If you can’t pair with an author, try a friend or family member who’s an avid reader and willing to underline in red ink anything which ‘jars’ their reading. If you go down this road, it really is better to drip-feed them a few chapters at a time.

I now have excellent people looking after the editing side of things for me, but that doesn’t mean I can afford to be sloppy. Before I send them anything, I will have gone through the entire manuscript at least twice – and that doesn’t include the numerous times I will re-read individual chapters. Professional pride demands no less.

Far too many people rely on the spellchecking and grammar suggestions highlighted by software such as Microsoft Word. These are nothing more than cursory tools and won’t ‘catch’ the use of an inappropriate word, or a word used too often in the same sentence. I could write a separate blog on this subject.

For those of you going it alone, the same principle applies. Before putting your work in front of readers, don’t risk their perception of you by failing to spot some obvious typo mistakes, or by letting slip through a few sentences that really should have been cleaned up in advance.

You’ve worked too long and too hard to get to the point of publishing. Don’t spoil it all by rushing the fences in the run-up to the finishing post. The months and months of making your novel all it can be, deserve a bit more of your time.

In the long run, you’ll be glad you did.

This entry was posted in All About Writing and tagged , , , , . Bookmark the permalink.


  1. Susan Condon says:

    I enjoyed your post Joe. I’m finally nearing the end of my first novel and I can’t wait to get ‘that special feeling’ when I’ve actually finished it! I’m looking forward to editing – at least by then, I’ll have something to edit!

    One great tip I read recently was to load your book onto your eReader or Kindle and read it there. Because it’s a different way of reading your work, your eyes can pick up a few more bits they may otherwise have missed.

    • Joe McCoubrey says:

      Susan, thanks for leaving a comment – and congratulations on getting near the end of your first novel. Believe me, you will get that ‘special feeling.’ Well done. I also agree with putting a draft on a Kindle reader through a mobi file – that way you can spot lay-out problems (page & paragraph breaks etc.) I will be watching out for your book.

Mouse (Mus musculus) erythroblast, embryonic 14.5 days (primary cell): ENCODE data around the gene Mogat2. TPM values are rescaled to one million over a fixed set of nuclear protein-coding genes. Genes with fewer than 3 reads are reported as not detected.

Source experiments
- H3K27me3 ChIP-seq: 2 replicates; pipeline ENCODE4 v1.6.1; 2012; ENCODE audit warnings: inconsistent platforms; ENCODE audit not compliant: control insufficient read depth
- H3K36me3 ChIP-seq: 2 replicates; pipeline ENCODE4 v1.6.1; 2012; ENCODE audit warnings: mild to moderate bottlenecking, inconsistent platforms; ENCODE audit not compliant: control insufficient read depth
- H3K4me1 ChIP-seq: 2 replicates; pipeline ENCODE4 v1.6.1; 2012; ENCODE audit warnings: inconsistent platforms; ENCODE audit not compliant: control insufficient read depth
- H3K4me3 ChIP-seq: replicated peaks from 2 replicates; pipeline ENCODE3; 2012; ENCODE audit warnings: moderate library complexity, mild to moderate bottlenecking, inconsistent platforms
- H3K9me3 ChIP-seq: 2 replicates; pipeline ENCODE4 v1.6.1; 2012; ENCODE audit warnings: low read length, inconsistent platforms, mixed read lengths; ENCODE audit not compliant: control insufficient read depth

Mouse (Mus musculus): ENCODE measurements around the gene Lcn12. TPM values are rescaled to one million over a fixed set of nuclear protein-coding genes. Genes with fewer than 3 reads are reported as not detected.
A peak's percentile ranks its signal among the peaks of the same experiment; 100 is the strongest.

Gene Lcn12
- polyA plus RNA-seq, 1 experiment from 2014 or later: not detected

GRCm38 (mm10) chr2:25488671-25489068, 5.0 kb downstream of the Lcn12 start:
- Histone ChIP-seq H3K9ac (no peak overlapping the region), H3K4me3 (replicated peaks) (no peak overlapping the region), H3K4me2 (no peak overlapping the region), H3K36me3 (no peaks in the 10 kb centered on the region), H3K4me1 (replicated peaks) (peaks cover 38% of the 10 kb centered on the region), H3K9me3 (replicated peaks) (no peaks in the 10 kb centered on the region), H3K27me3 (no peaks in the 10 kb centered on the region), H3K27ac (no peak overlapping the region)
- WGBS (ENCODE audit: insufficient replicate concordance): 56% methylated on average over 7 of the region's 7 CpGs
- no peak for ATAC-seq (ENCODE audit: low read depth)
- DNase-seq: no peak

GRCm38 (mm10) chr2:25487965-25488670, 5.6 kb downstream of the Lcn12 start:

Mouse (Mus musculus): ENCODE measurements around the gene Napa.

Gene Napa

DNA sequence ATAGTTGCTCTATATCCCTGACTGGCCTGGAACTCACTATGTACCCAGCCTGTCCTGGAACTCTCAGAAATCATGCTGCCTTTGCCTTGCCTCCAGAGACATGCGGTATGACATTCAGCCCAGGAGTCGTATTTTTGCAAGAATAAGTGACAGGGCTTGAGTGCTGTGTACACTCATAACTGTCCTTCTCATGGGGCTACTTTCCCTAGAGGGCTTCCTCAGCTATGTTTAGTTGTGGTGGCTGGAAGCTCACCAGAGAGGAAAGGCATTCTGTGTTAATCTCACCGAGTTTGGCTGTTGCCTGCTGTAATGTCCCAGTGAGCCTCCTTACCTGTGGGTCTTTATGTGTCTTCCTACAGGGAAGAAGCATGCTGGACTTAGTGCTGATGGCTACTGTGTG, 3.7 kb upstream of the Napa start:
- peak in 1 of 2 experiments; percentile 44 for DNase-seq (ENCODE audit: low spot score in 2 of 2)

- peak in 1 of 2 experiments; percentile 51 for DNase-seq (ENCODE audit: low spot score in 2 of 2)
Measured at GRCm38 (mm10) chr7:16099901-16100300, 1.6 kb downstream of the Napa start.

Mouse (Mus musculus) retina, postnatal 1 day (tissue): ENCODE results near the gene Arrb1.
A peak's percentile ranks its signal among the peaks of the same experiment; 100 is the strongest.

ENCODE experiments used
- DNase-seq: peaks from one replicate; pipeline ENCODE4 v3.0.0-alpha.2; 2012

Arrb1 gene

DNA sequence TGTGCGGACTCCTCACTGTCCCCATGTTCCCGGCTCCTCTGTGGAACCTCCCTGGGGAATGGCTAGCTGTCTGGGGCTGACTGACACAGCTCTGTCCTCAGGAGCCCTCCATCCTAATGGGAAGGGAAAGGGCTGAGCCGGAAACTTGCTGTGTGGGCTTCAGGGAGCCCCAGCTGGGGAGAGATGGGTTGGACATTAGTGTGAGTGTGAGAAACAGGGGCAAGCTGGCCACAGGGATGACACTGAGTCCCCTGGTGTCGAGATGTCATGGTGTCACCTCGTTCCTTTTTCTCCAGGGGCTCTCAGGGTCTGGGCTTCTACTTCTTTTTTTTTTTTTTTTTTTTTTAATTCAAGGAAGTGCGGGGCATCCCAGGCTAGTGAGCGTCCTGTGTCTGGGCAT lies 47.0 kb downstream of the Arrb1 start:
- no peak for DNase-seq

2. Jenny Milchman says:

    My first novel (which will be out in a little under seven months, but who’s counting) will be in its 22nd draft. I don’t think–in fact, I sorely hope not–subsequent books will need quite that many, but a book that almost sold before my debut (call it my second novel, really it was my seventh, details, details) probably went through ten significant drafts.

    Long before copy-editing and clean copy can become issues, there are all sorts of developmental and structural concerns, and I agree that drawer-ing a ms can help a writer gain distance, but I also found that having multiple rounds of trusty readers was essential.

    I just wrote a blog post about the pros and cons to the 3 main publishing paths, and mentioned speed as both a pro and con of self-publishing. One concern I have is that whether a writer needs 12 drafts or 22, the temptation to be read, start earning money, and go on to the exciting new book stage–all worthy goals–might interfere with the revision period, which every book needs.

    • Joe McCoubrey says:

      Jenny – great contribution. Many thanks. I agree that all too often the rush to print will interfere with the slow process of editing and proofing. Many first-time authors have yet to realise that this stage is every bit as imporant, if not more so, that the actual writing stage!

Leave a Reply to Joe McCoubrey Cancel reply

Your email address will not be published. Required fields are marked *